Journal of the American Heart Association 12/2014; 3(6). DOI:10.1161/JAHA.114.001471 · 2.88 Impact Factor
  • [Show abstract] [Hide abstract]
    ABSTRACT: Understanding the biology of cell surface proteins is important particularly when they are utilized as viral receptors for viral entry. By manipulating the expression of cell surface receptors that have been coopted by viruses, the susceptibility of an individual to virus-induced disease or, alternatively, the effectiveness of viral-based gene therapy can be modified. The most commonly studied vector for gene therapy is adenovirus. The majority of adenovirus types utilize the coxsackievirus and adenovirus receptor (CAR) as a primary receptor to enter cells. Species B adenovirus do not interact with CAR, but instead interact with the cell surface proteins desmoglein-2 (DSG-2) and cluster of differentiation 46 (CD46). These cell surface proteins exhibit varying degrees of alternative mRNA splicing, creating an estimated 20 distinct protein isoforms. It is likely that alternative splice forms have allowed these proteins to optimize their effectiveness in a plethora of niches, including roles as cell adhesion proteins and regulators of the innate immune system. Interestingly, there are soluble isoforms of these viral receptors, which lack the transmembrane domain. These soluble isoforms can potentially bind to the surface of a virus in the extracellular compartment, blocking the ability of the virus to bind to the host cell, reducing viral infectivity. Finally, the diversity of viral receptor isoforms appears to facilitate an assortment of interactions between viral receptor proteins and cytosolic proteins, leading to differential sorting in polarized cells. Using adenoviral receptors as a model system, the purpose of this review is to highlight the role that isoform-specific protein localization plays in the entry of pathogenic viruses from the apical surface of polarized epithelial cells.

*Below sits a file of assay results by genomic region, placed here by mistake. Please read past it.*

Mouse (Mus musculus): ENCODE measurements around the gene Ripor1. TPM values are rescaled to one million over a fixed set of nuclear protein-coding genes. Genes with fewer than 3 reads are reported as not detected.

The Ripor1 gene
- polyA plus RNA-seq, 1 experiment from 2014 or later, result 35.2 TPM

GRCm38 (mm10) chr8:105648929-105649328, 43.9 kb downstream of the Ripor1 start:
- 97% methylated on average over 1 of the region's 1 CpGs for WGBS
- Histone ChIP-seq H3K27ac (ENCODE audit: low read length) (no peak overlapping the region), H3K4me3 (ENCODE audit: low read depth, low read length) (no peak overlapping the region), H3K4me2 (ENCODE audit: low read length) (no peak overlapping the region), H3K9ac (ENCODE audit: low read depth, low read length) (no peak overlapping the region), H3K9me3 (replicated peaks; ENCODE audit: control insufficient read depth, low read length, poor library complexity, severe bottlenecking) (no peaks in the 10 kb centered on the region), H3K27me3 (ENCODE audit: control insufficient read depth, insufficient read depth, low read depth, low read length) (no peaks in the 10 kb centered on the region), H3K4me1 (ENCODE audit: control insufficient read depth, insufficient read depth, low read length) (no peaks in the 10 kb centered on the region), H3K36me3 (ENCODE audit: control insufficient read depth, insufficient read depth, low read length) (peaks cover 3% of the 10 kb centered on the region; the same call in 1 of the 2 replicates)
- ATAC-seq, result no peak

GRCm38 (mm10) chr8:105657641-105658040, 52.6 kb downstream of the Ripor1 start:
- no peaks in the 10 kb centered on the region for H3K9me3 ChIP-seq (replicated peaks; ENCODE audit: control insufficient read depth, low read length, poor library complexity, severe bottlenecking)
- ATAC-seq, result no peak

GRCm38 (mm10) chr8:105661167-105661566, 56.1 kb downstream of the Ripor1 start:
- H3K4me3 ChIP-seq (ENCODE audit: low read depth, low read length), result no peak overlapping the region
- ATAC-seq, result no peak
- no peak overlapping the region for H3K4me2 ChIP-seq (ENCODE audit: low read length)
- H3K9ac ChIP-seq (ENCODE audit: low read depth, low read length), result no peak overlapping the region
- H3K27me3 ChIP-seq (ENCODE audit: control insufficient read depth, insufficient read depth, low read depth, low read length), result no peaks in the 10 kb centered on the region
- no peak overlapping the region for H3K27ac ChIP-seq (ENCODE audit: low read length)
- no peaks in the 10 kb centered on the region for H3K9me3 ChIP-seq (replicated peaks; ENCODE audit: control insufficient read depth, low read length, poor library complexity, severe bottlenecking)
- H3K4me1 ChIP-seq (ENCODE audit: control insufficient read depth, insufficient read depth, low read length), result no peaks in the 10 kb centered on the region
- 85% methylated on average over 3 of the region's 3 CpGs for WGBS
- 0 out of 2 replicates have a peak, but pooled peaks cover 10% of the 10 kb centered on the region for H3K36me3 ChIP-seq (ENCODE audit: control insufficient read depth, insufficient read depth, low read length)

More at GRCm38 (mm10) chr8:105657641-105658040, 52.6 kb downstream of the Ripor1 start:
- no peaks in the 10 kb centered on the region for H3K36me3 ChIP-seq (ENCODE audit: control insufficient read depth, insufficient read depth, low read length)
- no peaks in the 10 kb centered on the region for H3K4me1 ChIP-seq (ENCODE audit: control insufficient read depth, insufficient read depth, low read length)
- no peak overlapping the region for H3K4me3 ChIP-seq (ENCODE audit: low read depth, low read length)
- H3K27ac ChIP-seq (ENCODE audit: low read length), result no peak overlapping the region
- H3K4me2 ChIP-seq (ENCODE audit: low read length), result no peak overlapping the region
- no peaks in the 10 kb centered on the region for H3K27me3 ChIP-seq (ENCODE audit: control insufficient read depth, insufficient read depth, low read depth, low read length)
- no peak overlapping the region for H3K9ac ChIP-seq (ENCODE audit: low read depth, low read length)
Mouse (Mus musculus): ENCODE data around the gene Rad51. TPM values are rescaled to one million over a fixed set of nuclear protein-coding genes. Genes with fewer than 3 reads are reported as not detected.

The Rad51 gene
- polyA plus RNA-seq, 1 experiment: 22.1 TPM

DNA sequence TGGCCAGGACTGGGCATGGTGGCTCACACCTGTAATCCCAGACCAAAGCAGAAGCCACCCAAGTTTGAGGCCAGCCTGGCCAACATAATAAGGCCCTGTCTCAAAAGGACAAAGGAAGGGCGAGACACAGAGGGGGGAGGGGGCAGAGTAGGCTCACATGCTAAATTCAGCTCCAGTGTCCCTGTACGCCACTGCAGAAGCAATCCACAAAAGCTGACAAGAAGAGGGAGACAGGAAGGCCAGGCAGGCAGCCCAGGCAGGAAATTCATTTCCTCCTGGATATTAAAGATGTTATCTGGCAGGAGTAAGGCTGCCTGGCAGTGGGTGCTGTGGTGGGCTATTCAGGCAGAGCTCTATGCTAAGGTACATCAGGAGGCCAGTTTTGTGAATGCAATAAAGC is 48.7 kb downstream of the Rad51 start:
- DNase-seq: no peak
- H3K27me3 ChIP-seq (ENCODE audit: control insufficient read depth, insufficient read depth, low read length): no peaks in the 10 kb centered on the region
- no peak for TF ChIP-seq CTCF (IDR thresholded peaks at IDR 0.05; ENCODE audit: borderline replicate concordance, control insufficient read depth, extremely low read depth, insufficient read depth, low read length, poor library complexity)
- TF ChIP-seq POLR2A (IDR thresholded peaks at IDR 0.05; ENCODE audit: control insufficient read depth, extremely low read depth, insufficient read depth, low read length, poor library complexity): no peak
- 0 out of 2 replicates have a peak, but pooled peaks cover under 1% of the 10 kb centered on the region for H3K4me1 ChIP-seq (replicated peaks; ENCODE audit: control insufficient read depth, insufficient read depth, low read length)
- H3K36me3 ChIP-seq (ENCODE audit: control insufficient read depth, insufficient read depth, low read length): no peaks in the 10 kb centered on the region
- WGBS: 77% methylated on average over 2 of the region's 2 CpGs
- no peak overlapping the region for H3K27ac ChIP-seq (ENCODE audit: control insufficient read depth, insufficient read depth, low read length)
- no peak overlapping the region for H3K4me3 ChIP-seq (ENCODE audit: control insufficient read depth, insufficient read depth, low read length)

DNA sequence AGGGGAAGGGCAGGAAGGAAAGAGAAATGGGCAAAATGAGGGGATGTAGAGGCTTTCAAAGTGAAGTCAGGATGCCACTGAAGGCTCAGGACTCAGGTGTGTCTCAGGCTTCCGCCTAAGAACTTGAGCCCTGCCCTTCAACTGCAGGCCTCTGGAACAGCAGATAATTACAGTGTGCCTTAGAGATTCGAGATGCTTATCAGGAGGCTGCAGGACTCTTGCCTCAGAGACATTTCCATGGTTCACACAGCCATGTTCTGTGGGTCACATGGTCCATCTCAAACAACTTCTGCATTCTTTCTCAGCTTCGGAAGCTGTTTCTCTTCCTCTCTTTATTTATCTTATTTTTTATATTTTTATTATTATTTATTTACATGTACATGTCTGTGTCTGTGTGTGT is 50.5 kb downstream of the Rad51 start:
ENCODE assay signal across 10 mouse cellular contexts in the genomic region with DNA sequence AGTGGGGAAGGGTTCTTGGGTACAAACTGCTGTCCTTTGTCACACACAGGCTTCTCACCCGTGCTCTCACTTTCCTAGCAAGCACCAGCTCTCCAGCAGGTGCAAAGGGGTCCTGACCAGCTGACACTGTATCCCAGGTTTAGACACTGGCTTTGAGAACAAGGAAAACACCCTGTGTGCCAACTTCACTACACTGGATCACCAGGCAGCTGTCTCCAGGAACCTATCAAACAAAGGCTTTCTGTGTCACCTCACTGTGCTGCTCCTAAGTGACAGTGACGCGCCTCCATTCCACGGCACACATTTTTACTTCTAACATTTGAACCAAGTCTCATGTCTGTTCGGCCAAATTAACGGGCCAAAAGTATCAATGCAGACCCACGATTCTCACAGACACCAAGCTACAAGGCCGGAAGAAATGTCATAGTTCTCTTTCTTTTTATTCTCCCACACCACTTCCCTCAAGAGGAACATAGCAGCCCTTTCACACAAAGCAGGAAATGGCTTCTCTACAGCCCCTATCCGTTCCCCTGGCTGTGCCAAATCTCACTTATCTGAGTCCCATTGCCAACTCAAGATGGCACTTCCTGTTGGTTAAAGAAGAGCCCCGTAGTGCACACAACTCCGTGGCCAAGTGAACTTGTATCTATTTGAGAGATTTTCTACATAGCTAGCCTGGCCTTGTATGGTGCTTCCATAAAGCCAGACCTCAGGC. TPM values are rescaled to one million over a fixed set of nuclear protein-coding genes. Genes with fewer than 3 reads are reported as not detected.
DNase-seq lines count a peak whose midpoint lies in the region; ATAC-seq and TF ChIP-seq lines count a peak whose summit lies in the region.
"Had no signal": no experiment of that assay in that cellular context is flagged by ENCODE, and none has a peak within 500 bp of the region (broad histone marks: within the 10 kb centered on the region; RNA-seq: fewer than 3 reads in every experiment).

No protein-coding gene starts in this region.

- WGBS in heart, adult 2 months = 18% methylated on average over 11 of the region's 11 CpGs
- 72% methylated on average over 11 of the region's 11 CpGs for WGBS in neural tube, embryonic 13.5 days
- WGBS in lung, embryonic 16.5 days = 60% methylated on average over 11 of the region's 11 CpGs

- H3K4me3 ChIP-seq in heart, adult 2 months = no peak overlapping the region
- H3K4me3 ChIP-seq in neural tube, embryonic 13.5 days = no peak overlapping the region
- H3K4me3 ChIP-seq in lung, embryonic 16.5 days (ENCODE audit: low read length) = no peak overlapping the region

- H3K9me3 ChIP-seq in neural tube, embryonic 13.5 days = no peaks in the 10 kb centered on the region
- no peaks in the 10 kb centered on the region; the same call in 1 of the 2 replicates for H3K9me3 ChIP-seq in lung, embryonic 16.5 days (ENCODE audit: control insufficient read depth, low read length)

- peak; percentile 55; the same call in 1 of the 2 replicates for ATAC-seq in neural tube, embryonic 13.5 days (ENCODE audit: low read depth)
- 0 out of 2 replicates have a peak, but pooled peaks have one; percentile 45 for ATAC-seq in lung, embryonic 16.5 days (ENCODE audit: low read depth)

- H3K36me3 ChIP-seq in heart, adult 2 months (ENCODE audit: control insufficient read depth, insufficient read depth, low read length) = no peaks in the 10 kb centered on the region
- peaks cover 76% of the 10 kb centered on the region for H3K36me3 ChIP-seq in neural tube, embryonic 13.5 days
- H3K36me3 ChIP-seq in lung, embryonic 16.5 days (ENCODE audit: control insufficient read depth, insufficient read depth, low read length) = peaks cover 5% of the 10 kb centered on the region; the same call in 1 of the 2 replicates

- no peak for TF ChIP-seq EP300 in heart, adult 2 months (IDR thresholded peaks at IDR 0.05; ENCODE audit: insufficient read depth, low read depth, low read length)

• Source
    [Show abstract] [Hide abstract]
    ABSTRACT: Arrhythmogenic right ventricular cardiomyopathy is an inherited cardiac entity characterized by right ventricular, or biventricular, fibrofatty replacement of myocardium. Structural alterations may lead to sudden cardiac death, mainly in young males during exercise. Autosomal dominant pattern of inheritance is reported in most parts of pathogenic genetic variations identified. Currently, 13 genes have been associated with the disease but nearly 40 % of clinically diagnosed cases remain without a genetic diagnosis. New genetic technologies allow further genetic analysis, generating a significant amount of genetic data in novel genes, which is often classified as of ambiguous significance. We focus on genetic advances of arrhythmogenic right ventricular cardiomyopathy, helping clinicians to interpret and translate genetic data into clinical practice.
    Clinical Research in Cardiology 11/2014; DOI:10.1007/s00392-014-0794-z · 4.17 Impact Factor

Full-text (2 Sources)

Download
51 Downloads
Available from
May 29, 2014

Similar Publications